Chinese mobile payment company expands to San Francisco
- Beijing Inspiry Technology, a Chinese mobile payment company, has entered the U.S. by rolling out its self-service QR-code payment device in San Francisco.
- The Inspiry Smart Box will be available to Chinese tourists at several restaurants in Fisherman’s Wharf, allowing visitors to make mobile payments via AliPay.
- "San Francisco is one of the larger cities in the US with one of the highest concentrations of Chinese-Americans, and also where several of the world's leading QR-code payment brands, including Alipay, have staked their reputations," Gao Zilong, overseas business head of Inspiry, said in a statement.
Zilong said the introduction of Inspiry — which the Chinese research firm Analysys says holds 70% of the mobile payment market — will offer shoppers a “more convenient and safer payment experience.” It also shows San Francisco is making the city more welcoming to Chinese visitors and residents. Cities attracting international tourists — especially those on the West Coast that see an influx of Asian visitors — can reap the benefits by adopting technology used abroad. Having the mobile payment boxes will make Chinese visitors more likely to go to, and spend money at, locations such as the tourist-friendly Fisherman’s Wharf area.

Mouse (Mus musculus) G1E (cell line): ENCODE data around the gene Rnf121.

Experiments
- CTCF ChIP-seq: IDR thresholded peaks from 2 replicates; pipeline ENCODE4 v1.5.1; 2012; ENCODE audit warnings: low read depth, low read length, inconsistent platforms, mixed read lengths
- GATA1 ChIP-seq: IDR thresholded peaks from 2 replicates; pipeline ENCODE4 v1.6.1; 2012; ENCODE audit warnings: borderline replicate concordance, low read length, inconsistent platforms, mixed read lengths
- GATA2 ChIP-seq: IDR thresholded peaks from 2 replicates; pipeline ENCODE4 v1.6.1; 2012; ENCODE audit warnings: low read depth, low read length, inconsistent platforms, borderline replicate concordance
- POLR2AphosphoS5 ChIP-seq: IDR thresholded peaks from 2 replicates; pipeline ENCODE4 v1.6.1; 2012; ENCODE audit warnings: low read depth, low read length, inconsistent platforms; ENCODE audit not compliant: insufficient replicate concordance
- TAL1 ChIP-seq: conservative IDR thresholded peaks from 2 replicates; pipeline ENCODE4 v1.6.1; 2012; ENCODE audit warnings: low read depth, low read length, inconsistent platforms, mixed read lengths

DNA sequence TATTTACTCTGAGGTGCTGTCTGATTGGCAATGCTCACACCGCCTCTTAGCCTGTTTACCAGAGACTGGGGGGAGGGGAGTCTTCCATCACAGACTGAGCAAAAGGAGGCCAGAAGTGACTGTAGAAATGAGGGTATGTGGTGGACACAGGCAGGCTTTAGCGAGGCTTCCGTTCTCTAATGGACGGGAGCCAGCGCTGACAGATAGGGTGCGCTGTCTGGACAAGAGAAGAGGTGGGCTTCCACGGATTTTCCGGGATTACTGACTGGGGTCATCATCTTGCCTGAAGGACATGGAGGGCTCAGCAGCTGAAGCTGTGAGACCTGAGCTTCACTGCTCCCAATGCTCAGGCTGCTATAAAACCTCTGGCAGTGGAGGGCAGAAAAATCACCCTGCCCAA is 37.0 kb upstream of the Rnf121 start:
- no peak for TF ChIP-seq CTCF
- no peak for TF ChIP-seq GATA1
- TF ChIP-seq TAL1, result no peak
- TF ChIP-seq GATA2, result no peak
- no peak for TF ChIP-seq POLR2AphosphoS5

It also represents an embrace of another alternative form of payment as cities adapt to a society less reliant on cash. Transit agencies have increasingly explored mobile payments — Houston and London have already introduced it, and the Washington, DC Metro is set to upgrade its fare boxes to take mobile payments from riders sometime in 2019.
Many cities are also integrating payment systems into their municipal ID cards, which can help disadvantaged or unbanked residents have access to card payments in a society increasingly reliant on them. Oakland was one of the first cities to introduce banking to its municipal ID program, and New York City is exploring options for what would be the biggest such program. Some cities are even looking to how blockchain could be used for certain municipal payments. Still, as cities look to a cashless future, it’s important to ensure that all citizens can participate, even those without smartphone or bank access.
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